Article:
LG Electronics Australia has brought on a seasonal veteran to head up its Air Conditioning and Energy Solutions business, appointing ex Fujitsu General manager Milton Kaloudis to the role.
Kaloudis is known across the industry from his time at Telstra Corporation and for his work at Retravision’s head office in the national marketing and merchandising role. In August 2012, Kaloudis left his role as Fujitsu General’s national marketing manager (where he was succeeded by Marc Cheah) to take on a position as the company’s national operations manager.
Bringing more than 20 years’ experience with him to the role, Kaloudis will look after LG’s air conditioning, solar panel and lighting categories. According to a statement from the company:
In addition to team and strategy development, Milton is also tasked with expanding and growing support of the specialist dealer network, with particular focus on a LG’s complete energy solution offerings across the company’s stylish domestic and commercial air conditioning range.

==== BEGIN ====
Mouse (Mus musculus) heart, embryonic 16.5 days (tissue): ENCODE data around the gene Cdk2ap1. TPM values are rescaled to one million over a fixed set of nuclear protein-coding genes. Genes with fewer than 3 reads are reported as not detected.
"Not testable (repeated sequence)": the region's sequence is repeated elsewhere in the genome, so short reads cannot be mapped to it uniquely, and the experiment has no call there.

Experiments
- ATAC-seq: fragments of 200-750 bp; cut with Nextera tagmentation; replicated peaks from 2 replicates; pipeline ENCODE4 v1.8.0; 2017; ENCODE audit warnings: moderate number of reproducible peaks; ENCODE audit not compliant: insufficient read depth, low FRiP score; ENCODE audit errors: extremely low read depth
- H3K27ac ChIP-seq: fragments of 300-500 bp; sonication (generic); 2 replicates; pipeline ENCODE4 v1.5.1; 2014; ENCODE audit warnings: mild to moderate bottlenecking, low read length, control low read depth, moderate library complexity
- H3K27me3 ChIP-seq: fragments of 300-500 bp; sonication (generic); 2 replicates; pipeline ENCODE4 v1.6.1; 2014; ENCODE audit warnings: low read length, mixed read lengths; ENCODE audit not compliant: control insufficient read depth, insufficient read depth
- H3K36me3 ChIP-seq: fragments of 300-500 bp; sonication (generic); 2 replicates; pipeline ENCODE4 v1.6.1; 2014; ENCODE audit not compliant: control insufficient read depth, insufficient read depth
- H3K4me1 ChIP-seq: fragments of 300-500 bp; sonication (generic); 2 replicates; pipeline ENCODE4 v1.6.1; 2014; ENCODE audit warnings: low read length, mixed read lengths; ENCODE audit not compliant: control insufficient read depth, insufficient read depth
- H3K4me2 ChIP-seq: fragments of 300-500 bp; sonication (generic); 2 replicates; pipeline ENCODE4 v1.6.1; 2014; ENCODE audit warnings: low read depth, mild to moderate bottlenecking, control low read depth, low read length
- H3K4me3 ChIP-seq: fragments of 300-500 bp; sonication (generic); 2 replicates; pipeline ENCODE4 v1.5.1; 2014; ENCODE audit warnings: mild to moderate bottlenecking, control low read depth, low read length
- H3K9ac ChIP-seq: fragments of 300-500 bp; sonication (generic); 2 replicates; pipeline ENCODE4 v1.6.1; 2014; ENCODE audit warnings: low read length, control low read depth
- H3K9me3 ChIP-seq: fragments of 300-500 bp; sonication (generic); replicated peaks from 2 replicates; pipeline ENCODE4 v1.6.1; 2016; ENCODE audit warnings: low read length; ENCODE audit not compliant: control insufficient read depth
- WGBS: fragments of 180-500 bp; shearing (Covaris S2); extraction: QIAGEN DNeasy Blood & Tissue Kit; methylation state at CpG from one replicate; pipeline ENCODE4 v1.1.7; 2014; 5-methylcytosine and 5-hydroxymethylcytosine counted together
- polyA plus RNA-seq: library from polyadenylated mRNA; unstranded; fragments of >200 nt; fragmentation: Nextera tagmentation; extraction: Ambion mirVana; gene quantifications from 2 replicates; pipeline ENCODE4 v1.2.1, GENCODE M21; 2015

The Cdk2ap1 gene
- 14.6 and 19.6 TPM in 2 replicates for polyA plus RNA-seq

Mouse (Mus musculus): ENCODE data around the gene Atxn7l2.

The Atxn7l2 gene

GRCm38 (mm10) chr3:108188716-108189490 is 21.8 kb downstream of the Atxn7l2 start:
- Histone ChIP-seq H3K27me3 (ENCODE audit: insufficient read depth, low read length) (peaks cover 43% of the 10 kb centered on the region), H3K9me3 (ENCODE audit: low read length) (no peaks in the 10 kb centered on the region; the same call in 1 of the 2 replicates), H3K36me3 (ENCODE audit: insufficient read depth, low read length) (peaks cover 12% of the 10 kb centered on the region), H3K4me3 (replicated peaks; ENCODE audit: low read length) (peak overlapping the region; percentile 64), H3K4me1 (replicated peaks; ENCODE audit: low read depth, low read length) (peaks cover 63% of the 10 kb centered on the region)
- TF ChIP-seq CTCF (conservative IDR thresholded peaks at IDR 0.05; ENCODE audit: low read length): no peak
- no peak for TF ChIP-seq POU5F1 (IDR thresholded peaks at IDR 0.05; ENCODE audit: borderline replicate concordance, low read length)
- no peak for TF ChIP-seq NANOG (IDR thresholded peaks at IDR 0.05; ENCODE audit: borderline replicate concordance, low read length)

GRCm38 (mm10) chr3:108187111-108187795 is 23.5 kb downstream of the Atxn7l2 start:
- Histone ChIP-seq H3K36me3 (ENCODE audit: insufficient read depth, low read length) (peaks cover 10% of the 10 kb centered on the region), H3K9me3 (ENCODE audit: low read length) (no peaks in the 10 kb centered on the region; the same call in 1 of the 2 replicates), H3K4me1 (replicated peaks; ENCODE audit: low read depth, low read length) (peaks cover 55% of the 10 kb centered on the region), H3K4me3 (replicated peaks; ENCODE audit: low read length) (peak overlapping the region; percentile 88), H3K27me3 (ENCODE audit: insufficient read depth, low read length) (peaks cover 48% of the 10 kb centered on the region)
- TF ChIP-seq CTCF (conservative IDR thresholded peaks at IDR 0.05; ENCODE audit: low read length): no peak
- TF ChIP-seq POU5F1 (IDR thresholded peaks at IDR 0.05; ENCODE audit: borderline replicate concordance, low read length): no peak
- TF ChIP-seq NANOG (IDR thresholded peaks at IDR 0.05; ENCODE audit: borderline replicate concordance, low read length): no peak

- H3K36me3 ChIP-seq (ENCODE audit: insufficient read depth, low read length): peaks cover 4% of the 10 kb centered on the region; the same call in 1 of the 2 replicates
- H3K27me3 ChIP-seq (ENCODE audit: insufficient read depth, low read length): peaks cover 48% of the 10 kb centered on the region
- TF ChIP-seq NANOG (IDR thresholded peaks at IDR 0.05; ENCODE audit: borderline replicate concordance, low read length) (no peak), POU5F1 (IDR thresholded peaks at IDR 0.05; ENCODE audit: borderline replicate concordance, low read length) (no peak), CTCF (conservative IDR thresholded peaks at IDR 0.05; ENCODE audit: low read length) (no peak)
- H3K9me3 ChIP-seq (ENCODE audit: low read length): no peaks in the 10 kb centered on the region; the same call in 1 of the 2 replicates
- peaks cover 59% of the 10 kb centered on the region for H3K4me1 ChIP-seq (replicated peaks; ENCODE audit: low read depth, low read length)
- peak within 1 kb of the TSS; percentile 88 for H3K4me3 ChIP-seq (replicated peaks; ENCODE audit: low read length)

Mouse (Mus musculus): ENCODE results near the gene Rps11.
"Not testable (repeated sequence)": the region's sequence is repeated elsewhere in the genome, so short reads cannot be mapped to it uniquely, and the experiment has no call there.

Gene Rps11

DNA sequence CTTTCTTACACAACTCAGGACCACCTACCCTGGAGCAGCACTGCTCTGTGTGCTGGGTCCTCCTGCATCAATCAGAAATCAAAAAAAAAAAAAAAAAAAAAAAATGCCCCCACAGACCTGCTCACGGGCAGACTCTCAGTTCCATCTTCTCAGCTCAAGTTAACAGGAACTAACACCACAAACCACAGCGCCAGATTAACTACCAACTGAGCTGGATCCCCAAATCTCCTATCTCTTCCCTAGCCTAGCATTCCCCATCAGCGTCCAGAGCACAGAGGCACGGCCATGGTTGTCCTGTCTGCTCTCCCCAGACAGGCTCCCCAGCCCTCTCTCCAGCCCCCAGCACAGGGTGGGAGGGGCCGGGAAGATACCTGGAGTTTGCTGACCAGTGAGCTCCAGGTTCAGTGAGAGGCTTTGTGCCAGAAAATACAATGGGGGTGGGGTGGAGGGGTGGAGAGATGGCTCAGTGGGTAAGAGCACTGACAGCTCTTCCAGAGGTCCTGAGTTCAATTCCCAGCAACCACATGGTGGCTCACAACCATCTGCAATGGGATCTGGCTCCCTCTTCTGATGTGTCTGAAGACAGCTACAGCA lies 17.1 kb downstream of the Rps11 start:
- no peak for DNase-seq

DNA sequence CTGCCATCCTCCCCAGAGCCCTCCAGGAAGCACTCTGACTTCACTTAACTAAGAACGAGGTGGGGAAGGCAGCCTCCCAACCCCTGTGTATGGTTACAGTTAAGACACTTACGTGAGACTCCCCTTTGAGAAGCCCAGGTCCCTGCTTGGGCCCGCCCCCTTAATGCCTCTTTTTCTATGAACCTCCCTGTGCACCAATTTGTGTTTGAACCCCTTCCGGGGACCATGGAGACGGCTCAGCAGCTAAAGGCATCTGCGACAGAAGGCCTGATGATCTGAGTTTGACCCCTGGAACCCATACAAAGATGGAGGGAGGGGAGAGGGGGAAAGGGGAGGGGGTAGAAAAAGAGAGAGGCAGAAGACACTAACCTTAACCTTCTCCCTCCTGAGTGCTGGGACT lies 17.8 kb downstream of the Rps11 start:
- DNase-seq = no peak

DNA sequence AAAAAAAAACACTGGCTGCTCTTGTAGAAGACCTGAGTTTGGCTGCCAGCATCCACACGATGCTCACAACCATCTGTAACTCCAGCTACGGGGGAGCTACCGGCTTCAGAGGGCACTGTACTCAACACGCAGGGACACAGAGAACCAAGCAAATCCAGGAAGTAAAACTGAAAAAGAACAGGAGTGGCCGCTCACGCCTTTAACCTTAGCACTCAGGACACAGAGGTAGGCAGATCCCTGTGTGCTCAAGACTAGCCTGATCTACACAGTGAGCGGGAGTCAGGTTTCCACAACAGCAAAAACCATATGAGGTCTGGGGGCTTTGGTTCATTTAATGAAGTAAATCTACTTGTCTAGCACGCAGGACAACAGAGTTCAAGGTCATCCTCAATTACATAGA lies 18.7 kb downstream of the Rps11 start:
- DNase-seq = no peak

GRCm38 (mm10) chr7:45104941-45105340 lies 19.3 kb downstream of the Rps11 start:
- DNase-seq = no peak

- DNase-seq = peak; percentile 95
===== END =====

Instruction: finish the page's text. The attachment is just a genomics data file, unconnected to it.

Speaking about the appointment, Kaloudis said he was looking forward to “helping LG realise its vision for the Australian market”. For his part, LG Australia managing director Duke Moon said:
We are extremely pleased to welcome Milton to LG Australia. His wealth of industry experience will be a huge asset to our team and we are always excited to have professionals of Milton’s calibre join our organisation.
In other air conditioning news, both LG and consumer ratings agency Canstar Blue have released research on purchasing and usage trends for the seasonal category — timely news as Australia comes off the back of a strong heat wave across the country and as Perth, Adelaide and Canberra get set to edge towards 40° Celsius early next week.
According to the LG Air Conditioning Survey released today, 62 per cent of respondents have an air conditioner that is over 5 years old. With the Energy Supply Association of Australia estimating in 2013 that there are 9.2 million household units installed across Australia, it would seem there is a large portion of the market that could be looking for a replacement air conditioner.
Just last week, Canstar Blue revealed that almost half of the respondents to its survey do their research for a new air conditioner online (47 per cent) — more than those who do their research at a retail store (45 per cent) and more than those who do no research at all (16 per cent).
Despite this, 75 per cent of respondents made their purchase in a physical store, with only 11 per cent buying online.